Inappropriate Behavior in Prime Time
Published: August 30, 2003
This writer looks askance at Madonna, Britney Spears, and Christina Aguilera for completely inappropriate and ill-conceived behavior at the 2003 MTV Music Video Awards: they French-kissed each other on national television, in prime time. This imprudent action no doubt caused awkwardness and embarrassment for families who may have been watching with their children. And it's a sure bet that such families will not allow their kids to watch the show next year. Girls--thanks for this timely contribution to the continuing vulgarization of America.
Nor was there any warning displayed onscreen, to provide parents the decision regarding whether to allow their children to view the performance, or not.
What of the argument, however, that homosexuality is natural and normal, and thus, artistic representations of homosexual behavior, such as described above, are acceptable?
First of all, it appears that the lesbian kiss between these three women did not occur because they are all genuinely lesbian or bi-sexual. It appears that Madonna is; whether Ms. Spears and Ms. Aguilera are remains an open question. Thus, their kiss probably did not reflect a genuine expression of affection between two female lovers or partners; instead, it probably occurred in the name of sensationalism.
Ultimately, however, the key question is whether homosexuality is, in fact, natural and normal. This writer has not yet arrived at a conclusion on this question.
Relatedly, confounding is the release by Madonna just a week later of her first children's book. Madonna is the artist who, among other things, released a 1989 remix of her song "Justify My Love" at the end of which the music stops and Madonna commands: "F*ck me." She was also seen to French kiss a woman in the video for the song. Additionally, the two girls she French-kissed in prime-time, on national television, are arguably little more than kids themselves, in youthful teenaged appearance if not in actual age, made the more apparent relative to the obvious physical maturity of Madonna. Perhaps she'd like the opportunity, after each reading from her book she performs for a group of children, to French-kiss those young girls in the group whom she finds attractive.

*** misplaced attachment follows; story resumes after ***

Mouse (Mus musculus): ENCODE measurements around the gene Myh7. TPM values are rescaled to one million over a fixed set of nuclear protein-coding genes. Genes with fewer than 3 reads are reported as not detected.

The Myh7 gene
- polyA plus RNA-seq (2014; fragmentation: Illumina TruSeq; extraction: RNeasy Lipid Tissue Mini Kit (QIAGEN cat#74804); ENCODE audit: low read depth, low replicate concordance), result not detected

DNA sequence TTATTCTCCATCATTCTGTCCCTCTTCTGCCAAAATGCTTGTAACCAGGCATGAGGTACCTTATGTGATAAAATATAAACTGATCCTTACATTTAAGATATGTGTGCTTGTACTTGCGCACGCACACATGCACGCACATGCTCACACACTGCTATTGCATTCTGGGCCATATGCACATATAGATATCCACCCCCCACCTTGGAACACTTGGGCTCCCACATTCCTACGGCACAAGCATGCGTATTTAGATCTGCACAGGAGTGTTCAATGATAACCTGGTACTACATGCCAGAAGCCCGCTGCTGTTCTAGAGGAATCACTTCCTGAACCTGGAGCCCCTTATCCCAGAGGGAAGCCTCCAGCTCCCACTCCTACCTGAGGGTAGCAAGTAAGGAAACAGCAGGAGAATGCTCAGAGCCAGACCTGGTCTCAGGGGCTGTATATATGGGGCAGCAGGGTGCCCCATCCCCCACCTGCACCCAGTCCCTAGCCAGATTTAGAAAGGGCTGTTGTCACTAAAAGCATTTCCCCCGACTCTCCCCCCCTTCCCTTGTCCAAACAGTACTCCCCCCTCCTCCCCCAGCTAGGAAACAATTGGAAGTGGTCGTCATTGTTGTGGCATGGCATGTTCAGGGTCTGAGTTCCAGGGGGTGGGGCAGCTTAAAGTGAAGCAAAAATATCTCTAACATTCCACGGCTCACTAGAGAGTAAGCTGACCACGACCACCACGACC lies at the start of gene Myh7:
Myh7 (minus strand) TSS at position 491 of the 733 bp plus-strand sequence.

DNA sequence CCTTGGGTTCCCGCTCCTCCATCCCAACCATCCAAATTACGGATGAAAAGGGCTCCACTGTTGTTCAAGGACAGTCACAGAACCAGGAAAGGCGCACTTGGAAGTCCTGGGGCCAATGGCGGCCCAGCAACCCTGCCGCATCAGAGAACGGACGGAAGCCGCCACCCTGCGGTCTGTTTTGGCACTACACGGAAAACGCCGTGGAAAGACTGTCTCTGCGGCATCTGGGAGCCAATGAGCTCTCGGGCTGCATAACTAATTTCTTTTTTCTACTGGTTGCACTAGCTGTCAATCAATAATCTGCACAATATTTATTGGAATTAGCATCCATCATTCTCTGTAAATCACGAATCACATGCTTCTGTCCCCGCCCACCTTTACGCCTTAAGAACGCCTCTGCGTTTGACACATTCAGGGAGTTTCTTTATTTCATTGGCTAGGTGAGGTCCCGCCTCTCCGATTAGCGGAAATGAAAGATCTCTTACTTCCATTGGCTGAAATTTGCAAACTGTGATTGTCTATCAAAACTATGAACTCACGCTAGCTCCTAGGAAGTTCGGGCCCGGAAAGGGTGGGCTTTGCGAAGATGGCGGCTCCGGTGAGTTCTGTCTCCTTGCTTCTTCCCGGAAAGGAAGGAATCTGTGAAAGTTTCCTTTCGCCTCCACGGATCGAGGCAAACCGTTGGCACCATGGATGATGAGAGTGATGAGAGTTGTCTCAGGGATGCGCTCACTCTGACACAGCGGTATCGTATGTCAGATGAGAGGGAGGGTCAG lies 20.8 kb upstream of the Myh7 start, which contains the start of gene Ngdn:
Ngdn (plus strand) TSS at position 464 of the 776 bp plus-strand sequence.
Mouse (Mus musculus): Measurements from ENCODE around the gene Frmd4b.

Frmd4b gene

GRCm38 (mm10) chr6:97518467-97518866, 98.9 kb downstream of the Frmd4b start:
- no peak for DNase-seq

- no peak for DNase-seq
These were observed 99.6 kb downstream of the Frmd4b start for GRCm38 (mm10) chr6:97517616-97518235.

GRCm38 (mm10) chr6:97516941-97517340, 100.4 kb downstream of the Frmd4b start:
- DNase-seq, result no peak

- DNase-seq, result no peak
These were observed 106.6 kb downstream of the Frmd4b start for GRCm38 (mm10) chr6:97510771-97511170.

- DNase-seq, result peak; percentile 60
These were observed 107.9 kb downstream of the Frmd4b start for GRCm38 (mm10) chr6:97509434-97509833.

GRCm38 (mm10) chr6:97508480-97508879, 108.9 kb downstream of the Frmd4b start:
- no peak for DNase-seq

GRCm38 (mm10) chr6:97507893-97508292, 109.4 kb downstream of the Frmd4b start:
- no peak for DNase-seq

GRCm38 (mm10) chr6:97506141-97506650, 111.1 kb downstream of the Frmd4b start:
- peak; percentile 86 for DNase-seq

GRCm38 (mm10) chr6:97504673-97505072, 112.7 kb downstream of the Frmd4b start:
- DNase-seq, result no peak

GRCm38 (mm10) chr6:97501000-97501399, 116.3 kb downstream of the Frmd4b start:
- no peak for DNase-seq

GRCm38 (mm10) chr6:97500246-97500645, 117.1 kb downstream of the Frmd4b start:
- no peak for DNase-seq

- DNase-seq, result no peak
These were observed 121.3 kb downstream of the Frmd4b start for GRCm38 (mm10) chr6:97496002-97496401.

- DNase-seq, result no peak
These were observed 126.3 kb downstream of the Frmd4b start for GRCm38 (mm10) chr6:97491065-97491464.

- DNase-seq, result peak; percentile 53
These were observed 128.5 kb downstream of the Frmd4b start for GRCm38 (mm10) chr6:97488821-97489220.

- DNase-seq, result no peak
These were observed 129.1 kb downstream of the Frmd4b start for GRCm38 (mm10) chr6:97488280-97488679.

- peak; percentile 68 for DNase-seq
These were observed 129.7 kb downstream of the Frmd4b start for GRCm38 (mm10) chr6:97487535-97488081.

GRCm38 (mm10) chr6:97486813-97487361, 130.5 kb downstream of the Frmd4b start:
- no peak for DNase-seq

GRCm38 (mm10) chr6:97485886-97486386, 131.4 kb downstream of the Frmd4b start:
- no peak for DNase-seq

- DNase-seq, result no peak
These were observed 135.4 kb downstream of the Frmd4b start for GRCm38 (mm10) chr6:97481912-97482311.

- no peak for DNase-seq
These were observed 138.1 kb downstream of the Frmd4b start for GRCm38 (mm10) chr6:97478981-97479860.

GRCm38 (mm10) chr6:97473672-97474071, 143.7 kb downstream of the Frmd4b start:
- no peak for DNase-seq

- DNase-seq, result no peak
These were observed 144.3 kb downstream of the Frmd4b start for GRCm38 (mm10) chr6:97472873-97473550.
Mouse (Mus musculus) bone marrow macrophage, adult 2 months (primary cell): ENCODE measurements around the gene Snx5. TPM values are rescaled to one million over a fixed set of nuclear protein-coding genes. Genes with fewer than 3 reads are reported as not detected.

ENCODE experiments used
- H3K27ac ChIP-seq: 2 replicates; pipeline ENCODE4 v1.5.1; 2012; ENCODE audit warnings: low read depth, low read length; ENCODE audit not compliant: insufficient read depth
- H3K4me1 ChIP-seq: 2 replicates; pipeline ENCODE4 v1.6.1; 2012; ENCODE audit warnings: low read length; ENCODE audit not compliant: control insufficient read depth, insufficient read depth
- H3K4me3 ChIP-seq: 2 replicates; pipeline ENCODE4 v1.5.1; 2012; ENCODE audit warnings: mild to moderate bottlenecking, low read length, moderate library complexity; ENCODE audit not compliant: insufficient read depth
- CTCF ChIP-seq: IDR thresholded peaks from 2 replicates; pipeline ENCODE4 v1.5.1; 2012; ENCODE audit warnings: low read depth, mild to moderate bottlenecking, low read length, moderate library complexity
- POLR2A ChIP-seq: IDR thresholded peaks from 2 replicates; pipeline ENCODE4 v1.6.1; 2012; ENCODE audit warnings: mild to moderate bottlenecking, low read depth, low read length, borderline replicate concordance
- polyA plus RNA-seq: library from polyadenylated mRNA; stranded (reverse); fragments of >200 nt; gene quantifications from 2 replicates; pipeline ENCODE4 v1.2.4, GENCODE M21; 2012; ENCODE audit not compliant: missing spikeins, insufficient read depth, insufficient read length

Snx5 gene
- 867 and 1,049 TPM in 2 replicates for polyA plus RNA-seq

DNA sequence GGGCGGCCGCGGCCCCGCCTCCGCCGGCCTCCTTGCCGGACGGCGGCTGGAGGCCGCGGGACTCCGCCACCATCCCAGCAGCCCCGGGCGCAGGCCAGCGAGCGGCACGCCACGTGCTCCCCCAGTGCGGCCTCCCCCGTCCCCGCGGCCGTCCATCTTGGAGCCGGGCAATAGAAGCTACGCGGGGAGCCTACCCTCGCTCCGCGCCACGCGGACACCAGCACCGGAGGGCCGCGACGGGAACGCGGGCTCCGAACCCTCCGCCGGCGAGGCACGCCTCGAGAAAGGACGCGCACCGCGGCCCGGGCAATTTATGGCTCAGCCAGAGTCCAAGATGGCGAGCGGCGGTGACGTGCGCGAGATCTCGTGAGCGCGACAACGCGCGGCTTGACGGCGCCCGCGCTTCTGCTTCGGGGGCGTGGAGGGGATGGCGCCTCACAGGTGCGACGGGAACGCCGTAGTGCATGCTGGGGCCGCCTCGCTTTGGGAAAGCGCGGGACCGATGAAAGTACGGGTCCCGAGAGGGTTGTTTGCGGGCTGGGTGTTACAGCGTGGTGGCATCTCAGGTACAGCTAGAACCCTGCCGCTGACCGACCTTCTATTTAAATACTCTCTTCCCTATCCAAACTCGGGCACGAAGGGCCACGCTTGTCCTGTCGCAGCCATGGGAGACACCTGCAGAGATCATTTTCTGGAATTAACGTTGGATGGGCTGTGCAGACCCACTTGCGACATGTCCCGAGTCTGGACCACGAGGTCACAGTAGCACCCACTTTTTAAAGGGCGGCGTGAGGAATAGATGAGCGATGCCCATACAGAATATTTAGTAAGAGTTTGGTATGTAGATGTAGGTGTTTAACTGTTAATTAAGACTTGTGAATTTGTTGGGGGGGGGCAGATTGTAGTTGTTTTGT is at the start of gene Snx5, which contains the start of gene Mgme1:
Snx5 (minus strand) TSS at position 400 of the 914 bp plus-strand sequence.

Is Madonna a woman of character, sufficient to receive the privilege and high-honor of our permission to access the ears, hearts, and minds of our children? This question does not deny that Madonna, or any adult, can be multi-faceted: sexual or even lewd in one arena; serious, intelligent, or insightful in another. Sexuality and vulgarity have their place. In the arts, for example, when in context; in public performance when the viewing audience is made aware of the content they will be viewing or listening to; or in the private lives of people, when kept appropriately discreet. Madonna, however, has made a career of putting her sexuality and vulgarity on unregulated public display for everyone to see, including our children. Now she expects us to willingly hand them over simply because she's decided to keep her clothing on for a few minutes.
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